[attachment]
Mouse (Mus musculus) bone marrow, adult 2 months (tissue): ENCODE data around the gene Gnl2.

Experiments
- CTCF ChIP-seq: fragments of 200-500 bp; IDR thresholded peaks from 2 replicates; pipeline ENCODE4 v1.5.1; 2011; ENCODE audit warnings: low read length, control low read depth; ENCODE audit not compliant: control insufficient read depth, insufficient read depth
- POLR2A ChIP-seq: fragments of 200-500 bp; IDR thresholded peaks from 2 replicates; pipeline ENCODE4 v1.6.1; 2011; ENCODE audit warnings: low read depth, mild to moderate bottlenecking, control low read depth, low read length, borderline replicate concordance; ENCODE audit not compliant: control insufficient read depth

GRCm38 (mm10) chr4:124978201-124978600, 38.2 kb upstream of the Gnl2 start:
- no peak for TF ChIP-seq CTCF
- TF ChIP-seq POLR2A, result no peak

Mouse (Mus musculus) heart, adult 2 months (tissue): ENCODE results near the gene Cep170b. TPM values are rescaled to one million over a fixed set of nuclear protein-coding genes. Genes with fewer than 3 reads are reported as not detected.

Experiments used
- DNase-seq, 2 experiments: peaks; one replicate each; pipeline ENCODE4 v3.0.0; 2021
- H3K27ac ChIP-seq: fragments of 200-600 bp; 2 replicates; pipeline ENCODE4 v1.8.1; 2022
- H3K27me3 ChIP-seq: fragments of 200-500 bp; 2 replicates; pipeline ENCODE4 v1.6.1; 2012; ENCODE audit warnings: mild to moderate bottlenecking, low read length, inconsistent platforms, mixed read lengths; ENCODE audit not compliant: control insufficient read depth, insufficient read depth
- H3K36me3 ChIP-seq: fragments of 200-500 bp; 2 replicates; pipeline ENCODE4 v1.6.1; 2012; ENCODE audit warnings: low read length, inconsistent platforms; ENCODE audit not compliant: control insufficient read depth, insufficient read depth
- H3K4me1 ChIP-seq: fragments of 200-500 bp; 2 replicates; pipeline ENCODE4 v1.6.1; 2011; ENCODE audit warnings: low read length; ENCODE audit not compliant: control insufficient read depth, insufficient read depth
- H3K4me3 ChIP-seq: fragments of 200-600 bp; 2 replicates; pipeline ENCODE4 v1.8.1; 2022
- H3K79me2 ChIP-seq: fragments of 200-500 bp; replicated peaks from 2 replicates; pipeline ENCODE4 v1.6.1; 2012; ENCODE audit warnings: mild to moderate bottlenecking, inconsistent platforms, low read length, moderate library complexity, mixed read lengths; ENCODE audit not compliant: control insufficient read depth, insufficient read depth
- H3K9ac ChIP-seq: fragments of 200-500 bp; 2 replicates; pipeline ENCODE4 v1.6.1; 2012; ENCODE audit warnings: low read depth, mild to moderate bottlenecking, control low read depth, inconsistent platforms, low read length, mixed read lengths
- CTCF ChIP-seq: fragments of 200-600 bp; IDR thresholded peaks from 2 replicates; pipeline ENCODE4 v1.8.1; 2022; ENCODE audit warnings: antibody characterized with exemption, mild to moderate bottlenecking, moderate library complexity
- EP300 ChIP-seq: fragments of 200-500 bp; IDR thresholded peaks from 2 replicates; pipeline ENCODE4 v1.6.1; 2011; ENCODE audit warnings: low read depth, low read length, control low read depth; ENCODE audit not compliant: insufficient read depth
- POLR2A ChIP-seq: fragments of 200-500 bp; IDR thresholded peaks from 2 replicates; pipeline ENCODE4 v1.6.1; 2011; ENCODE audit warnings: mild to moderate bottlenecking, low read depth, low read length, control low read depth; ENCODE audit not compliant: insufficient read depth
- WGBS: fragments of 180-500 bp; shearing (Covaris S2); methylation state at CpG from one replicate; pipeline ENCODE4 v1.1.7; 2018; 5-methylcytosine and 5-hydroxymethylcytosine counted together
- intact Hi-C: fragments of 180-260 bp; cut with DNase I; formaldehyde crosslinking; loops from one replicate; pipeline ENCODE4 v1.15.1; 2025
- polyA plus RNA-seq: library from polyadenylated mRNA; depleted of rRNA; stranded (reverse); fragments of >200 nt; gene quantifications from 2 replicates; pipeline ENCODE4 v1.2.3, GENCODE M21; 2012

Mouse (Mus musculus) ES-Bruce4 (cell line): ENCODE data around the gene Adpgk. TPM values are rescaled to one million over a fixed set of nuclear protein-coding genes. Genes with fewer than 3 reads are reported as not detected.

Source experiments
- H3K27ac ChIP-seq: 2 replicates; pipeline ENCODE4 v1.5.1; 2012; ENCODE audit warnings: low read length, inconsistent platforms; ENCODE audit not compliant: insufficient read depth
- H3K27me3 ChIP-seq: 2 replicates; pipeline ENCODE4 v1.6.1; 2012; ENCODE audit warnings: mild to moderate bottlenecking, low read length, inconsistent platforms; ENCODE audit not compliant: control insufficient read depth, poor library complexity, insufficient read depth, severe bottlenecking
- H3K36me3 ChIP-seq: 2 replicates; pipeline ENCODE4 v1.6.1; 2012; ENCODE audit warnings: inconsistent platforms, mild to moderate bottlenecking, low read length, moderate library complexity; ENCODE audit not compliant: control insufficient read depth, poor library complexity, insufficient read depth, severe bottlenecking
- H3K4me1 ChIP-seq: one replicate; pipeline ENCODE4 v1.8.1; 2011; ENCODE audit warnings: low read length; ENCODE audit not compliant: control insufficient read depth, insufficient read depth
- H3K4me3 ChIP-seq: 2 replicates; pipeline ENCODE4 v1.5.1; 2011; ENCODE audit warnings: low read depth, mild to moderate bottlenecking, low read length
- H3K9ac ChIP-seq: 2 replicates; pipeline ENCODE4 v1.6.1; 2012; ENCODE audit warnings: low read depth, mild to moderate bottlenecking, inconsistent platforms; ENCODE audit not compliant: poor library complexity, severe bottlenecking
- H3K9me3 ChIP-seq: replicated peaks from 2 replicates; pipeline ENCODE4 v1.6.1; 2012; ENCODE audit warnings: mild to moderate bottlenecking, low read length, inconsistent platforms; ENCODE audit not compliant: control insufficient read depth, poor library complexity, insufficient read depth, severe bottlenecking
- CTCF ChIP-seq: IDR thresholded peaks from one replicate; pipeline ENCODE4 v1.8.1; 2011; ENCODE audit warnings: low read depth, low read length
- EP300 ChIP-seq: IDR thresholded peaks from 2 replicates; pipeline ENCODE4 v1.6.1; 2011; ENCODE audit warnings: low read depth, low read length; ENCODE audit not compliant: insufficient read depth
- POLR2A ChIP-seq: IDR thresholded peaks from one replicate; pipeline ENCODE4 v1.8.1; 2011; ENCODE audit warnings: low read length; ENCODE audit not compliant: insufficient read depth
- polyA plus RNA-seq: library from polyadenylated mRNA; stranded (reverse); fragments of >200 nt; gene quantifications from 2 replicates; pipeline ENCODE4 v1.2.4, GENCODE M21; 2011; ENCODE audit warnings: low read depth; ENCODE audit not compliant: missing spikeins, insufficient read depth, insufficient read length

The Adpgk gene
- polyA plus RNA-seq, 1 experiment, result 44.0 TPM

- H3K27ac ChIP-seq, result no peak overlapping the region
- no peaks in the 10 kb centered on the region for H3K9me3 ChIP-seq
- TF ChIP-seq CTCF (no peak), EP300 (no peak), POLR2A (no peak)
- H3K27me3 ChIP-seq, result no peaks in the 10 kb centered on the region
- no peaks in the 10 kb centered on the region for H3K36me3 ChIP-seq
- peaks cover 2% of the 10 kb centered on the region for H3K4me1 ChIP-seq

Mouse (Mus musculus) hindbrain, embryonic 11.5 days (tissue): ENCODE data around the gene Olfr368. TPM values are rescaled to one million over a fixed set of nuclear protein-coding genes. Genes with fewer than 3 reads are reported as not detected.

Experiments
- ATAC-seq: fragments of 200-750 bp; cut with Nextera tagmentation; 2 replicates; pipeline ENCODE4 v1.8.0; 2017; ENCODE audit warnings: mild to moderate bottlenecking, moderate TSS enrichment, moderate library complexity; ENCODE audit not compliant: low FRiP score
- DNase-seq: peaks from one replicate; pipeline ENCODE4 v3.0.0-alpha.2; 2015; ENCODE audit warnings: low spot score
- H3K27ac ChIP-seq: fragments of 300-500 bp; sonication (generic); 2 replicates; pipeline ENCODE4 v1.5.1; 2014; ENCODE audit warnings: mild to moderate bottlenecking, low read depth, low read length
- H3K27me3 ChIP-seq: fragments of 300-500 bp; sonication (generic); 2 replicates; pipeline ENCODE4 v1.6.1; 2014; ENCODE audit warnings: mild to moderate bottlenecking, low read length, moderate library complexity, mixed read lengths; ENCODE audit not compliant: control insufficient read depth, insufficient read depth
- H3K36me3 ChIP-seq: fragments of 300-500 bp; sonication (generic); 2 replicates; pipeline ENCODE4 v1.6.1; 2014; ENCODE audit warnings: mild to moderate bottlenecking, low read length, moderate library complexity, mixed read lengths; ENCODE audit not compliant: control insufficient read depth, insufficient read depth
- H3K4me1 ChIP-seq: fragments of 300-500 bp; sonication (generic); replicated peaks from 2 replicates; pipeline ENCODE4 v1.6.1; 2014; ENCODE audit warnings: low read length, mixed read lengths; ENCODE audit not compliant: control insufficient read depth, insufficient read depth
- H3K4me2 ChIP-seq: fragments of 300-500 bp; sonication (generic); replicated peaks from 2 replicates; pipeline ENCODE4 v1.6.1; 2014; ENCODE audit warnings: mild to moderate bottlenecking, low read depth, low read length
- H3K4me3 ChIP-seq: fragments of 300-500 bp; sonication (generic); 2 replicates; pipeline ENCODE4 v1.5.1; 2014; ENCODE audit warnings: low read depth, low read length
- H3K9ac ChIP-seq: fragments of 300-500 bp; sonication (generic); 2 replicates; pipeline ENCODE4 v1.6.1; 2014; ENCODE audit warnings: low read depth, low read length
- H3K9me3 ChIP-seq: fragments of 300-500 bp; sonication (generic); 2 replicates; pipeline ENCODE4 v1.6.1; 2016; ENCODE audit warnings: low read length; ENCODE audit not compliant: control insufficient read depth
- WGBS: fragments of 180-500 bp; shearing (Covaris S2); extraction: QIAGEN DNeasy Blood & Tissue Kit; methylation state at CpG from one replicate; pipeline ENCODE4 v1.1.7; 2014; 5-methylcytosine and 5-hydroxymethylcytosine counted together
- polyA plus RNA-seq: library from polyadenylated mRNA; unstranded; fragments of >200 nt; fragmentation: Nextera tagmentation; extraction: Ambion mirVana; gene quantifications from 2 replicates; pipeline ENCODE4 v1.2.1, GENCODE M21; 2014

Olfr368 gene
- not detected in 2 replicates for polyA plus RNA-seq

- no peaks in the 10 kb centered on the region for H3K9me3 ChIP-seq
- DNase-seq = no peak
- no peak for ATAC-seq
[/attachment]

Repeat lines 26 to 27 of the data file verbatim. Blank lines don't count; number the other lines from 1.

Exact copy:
- H3K27ac ChIP-seq: 2 replicates; pipeline ENCODE4 v1.5.1; 2012; ENCODE audit warnings: low read length, inconsistent platforms; ENCODE audit not compliant: insufficient read depth
- H3K27me3 ChIP-seq: 2 replicates; pipeline ENCODE4 v1.6.1; 2012; ENCODE audit warnings: mild to moderate bottlenecking, low read length, inconsistent platforms; ENCODE audit not compliant: control insufficient read depth, poor library complexity, insufficient read depth, severe bottlenecking